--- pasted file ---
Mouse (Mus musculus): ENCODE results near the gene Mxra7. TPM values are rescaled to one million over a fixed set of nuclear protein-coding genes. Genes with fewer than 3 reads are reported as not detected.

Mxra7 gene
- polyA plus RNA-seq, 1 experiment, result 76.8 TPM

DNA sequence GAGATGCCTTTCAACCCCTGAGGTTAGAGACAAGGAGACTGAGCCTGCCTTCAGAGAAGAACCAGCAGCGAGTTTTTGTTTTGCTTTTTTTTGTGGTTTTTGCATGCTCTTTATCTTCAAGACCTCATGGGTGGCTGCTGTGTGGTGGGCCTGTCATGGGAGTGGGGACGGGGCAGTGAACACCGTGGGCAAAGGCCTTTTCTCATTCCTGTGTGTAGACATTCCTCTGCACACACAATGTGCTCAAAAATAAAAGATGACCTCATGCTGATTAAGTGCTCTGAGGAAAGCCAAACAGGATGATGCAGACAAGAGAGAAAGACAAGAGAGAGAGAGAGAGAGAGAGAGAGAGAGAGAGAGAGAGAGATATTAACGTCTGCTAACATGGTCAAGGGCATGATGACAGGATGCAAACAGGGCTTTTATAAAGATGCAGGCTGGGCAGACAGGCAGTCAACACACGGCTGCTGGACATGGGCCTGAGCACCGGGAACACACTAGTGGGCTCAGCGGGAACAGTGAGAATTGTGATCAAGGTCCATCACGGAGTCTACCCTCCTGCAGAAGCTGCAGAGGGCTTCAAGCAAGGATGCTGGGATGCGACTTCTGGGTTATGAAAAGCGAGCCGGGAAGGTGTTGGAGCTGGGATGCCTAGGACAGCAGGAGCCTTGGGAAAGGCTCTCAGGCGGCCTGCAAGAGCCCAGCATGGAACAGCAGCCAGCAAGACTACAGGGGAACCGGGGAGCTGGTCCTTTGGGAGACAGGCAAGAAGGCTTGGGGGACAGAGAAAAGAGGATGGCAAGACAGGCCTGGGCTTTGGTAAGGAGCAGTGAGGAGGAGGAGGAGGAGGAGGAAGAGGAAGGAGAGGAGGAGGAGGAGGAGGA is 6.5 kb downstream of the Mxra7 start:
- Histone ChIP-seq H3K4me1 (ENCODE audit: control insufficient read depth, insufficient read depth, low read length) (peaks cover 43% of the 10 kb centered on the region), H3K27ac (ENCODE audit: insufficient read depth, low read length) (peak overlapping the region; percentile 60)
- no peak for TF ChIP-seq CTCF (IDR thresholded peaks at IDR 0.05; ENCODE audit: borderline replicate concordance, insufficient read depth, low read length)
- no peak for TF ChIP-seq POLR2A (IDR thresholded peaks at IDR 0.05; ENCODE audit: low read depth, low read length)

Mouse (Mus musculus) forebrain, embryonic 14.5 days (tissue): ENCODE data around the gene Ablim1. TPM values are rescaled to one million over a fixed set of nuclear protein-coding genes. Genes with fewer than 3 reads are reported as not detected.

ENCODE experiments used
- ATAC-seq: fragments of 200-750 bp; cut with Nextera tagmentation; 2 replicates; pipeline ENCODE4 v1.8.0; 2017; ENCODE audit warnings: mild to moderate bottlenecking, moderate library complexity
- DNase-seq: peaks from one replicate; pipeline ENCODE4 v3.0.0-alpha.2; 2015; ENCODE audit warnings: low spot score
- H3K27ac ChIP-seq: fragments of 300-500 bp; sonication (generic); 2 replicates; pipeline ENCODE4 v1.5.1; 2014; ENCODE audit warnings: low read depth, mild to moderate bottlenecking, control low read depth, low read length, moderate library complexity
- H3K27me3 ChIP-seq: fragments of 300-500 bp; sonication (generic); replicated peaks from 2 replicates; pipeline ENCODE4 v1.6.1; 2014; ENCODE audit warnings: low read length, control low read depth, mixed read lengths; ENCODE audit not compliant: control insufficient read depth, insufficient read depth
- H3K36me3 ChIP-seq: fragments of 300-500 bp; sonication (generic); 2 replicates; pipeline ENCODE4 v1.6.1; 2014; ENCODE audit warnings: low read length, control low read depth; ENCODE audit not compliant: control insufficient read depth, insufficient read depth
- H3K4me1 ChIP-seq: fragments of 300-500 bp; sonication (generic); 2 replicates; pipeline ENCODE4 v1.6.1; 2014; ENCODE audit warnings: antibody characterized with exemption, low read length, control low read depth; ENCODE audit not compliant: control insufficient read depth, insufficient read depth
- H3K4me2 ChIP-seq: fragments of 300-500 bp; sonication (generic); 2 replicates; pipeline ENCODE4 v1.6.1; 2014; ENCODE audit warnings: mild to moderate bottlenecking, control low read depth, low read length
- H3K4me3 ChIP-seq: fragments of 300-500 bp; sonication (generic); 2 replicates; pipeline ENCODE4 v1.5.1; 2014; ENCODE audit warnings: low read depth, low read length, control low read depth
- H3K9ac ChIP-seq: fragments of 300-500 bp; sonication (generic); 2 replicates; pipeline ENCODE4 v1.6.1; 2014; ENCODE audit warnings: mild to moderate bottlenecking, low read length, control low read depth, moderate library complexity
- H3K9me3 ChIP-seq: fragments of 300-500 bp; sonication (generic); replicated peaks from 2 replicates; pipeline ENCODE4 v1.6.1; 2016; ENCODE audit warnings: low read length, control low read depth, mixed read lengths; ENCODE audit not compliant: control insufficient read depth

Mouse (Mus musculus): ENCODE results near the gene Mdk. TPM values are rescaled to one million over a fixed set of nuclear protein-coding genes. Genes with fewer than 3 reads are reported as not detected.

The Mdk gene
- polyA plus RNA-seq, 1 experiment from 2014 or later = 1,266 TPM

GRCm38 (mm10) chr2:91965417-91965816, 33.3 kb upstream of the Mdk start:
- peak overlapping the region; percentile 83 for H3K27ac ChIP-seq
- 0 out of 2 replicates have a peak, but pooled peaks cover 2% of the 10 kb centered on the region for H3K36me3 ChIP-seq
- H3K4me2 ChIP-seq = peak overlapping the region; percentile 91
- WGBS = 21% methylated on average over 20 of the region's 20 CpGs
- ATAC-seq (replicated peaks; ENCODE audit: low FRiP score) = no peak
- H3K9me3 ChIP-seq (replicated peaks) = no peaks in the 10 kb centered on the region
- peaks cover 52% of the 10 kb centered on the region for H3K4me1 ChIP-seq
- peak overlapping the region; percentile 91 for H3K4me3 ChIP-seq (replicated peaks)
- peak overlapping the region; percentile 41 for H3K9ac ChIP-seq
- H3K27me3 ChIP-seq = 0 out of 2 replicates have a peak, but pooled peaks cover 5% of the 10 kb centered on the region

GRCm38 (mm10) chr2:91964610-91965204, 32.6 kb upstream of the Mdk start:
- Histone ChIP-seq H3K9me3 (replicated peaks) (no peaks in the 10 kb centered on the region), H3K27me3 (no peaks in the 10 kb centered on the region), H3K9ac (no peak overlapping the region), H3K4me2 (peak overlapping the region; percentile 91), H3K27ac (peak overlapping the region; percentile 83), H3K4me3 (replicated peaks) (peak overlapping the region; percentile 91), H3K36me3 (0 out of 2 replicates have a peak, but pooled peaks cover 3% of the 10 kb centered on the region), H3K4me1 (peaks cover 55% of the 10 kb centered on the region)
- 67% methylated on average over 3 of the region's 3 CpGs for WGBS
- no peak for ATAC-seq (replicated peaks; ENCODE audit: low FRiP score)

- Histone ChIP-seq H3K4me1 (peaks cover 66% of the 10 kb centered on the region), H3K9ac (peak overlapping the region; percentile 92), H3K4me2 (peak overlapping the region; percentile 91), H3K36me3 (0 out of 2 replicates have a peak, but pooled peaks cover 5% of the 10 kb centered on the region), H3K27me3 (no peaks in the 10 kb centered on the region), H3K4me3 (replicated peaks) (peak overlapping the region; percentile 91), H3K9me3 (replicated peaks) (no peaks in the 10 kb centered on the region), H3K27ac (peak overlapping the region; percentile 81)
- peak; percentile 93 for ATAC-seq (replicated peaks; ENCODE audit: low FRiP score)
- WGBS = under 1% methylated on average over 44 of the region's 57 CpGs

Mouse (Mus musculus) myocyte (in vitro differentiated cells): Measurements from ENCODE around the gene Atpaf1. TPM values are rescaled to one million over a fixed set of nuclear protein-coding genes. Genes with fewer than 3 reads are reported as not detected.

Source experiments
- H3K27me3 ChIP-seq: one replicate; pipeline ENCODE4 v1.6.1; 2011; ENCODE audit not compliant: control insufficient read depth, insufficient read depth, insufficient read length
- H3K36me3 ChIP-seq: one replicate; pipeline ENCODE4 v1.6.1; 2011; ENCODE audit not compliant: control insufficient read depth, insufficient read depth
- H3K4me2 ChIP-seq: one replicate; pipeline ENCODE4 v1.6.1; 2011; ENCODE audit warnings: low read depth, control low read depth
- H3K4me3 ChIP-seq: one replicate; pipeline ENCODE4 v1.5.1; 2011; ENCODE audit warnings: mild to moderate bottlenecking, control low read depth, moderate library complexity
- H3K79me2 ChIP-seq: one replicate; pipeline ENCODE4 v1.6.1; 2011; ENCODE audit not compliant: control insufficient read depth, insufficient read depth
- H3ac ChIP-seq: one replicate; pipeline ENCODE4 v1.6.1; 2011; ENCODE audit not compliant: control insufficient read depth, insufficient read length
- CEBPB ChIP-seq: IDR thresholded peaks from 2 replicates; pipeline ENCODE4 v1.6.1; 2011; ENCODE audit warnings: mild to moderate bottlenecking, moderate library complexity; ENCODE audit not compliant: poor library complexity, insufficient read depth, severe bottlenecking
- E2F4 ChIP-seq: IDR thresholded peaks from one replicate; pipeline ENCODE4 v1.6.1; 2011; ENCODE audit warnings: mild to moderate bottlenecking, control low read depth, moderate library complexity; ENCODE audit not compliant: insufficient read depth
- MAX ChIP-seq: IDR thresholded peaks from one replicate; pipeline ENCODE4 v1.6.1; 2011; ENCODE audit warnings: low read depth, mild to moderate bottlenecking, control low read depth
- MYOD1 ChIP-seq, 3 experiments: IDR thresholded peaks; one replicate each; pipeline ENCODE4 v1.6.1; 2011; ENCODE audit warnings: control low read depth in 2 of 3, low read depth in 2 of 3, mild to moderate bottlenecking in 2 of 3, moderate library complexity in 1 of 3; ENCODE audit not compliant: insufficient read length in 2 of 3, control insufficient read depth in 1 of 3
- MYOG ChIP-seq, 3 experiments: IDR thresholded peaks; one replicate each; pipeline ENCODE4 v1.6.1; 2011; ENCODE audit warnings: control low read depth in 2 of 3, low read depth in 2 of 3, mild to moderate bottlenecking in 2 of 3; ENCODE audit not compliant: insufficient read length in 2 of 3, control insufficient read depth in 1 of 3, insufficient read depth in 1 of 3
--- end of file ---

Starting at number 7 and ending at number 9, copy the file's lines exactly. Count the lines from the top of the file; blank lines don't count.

- no peak for TF ChIP-seq POLR2A (IDR thresholded peaks at IDR 0.05; ENCODE audit: low read depth, low read length)

Mouse (Mus musculus) forebrain, embryonic 14.5 days (tissue): ENCODE data around the gene Ablim1. TPM values are rescaled to one million over a fixed set of nuclear protein-coding genes. Genes with fewer than 3 reads are reported as not detected.

ENCODE experiments used